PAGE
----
October 5, 2016
Honourable Michelle Stilwell
Minister of Social Development and Social Innovation
PO Box 9058, Stn Prov Govt
Victoria, BC V8W 9E2
Dear Minister Stilwell,
We are writing to thank the BC government for doing the right thing and ending the clawback of child-related Employment Insurance benefits from income and disability assistance recipients.
As we noted in our letter of September 6, 2016, this change will benefit hundreds of BC families with new infants, who already live in poverty, at a crucial time in their lives and development. This change better reflects the evidence around the impacts of deepening poverty on post-natal human development and the post-adoption period. It also halts the discrimination against women who worked to earn maternity and parental benefits, only to have it called “unearned” income and deducted from their partner’s disability benefit.
The families who shared their stories about the impacts of this policy in our 2015 BC Child Poverty Report Card and later in other media deserve our thanks and admiration for helping government to make this decision. We are grateful also for the support of your colleague MLA Michelle Mungall and the other community organizations who advocated for this policy change.
Our thanks also goes to government for including in this amendment the end to the clawback of EI benefits for parents caring for critically ill children. We were not aware that this benefit was also classified as unearned income under the regulations and that parents on assistance in such a period of distress would lose this too.
First Call coalition members appreciate the efforts of government over the past 18 months to eliminate some of the most egregious income clawbacks from social assistance recipients that affected children and to remove barriers to getting off assistance affecting single parents.
There remains more work to do in relation to clawbacks, which we hope government will next turn its attention to. We refer in particular to the clawback of Canada Pension Plan survivor’s pension benefits from parents on social assistance. The loss of this income, earned by the contributions of the deceased spouse, has a direct impact on the ability of surviving parents on assistance to raise their children in good health and offer them the developmental opportunities they need to thrive. This is especially true in the current situation where income and disability rates for both shelter and support are unconscionably low and completely disconnected from the actual costs parents face.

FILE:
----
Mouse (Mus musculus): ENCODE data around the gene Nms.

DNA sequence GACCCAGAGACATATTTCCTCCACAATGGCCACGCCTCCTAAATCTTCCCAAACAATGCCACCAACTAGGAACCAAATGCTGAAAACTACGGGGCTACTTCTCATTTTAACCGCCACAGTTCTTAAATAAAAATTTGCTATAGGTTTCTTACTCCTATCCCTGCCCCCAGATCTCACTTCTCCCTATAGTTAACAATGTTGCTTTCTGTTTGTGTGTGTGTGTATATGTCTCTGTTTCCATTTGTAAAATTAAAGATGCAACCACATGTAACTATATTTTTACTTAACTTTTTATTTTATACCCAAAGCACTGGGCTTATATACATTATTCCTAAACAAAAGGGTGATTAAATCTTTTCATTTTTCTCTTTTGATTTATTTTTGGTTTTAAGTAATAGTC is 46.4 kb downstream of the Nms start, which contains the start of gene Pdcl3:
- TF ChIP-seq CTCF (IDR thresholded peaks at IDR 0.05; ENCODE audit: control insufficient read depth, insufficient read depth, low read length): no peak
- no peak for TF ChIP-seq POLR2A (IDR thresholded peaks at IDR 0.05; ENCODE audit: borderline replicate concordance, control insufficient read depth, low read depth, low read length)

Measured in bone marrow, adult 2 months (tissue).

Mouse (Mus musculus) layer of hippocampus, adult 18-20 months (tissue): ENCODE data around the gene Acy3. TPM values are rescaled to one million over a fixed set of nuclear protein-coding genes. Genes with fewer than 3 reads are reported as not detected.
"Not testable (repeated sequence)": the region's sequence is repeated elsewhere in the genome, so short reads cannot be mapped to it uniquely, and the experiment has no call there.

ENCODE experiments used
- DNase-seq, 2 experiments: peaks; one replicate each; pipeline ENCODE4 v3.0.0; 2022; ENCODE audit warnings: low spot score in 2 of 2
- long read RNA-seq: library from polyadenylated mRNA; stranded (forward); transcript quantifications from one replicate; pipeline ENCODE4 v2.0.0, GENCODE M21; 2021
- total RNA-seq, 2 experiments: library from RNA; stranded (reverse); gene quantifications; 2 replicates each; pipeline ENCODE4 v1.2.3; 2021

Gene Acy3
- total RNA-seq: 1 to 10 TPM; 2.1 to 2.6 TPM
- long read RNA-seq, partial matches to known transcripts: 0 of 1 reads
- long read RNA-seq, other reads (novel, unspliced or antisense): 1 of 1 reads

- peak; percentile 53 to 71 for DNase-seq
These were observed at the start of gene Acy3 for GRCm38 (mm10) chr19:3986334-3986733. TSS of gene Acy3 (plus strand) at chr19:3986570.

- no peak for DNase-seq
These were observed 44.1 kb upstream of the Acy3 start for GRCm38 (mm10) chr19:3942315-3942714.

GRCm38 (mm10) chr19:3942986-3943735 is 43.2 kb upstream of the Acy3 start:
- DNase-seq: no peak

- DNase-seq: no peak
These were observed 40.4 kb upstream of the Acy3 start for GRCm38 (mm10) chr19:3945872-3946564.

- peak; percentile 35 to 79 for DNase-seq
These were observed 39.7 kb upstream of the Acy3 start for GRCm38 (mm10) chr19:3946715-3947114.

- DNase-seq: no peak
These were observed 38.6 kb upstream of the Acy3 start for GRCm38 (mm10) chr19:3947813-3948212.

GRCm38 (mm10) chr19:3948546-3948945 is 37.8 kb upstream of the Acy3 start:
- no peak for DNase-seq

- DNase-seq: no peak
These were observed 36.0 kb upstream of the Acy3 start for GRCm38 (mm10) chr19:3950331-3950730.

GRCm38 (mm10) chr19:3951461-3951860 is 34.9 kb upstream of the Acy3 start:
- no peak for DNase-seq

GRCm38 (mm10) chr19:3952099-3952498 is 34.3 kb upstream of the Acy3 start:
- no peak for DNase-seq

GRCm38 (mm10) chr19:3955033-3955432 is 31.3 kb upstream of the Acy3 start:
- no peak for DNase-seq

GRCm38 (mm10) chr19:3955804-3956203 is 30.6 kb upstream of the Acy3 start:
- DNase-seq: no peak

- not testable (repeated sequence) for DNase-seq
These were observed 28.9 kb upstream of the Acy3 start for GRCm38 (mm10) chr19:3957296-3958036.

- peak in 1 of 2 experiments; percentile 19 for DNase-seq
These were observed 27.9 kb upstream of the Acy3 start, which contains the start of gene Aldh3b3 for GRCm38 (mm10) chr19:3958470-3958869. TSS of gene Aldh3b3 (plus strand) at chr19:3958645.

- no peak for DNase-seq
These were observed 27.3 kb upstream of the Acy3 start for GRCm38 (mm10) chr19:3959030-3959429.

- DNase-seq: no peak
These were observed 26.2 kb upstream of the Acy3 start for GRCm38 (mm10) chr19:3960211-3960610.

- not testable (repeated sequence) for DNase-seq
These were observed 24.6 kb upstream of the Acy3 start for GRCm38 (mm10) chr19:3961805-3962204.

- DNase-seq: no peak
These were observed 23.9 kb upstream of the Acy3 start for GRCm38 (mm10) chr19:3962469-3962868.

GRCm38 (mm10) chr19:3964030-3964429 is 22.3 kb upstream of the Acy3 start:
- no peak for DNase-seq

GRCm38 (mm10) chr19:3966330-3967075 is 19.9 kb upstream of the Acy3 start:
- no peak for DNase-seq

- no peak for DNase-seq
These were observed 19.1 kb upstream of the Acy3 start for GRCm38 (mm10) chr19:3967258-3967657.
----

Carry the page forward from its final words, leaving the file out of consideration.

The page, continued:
We look forward to working with government to implement further reforms to improve the health and well-being of children and the parents who struggle to care for them while living in deep poverty on social assistance. We know that with the introduction of adequate income supports and other necessary services for children, youth and families now in poverty, there would be fewer children taken into the child welfare system, savings for the provincial budget in health care, justice and education, and rising rates of family homelessness would decrease. These are all goals we can and should be working to achieve together.
Terry Lake, Minister of Health
Stephanie Cadieux, Minister of Children and Family Development
Premier Christy Clark
Michelle Mungall, Opposition Spokesperson for Social Development
Judy Darcy, Opposition Spokesperson for Health
Melanie Mark, Opposition Spokesperson for Children and Family Development
Jennifer Rice, Opposition Deputy Spokesperson for Children and Family Development
Maurine Karagianis, Opposition Spokesperson for Early Childhood Development
John Horgan, Leader of the Opposition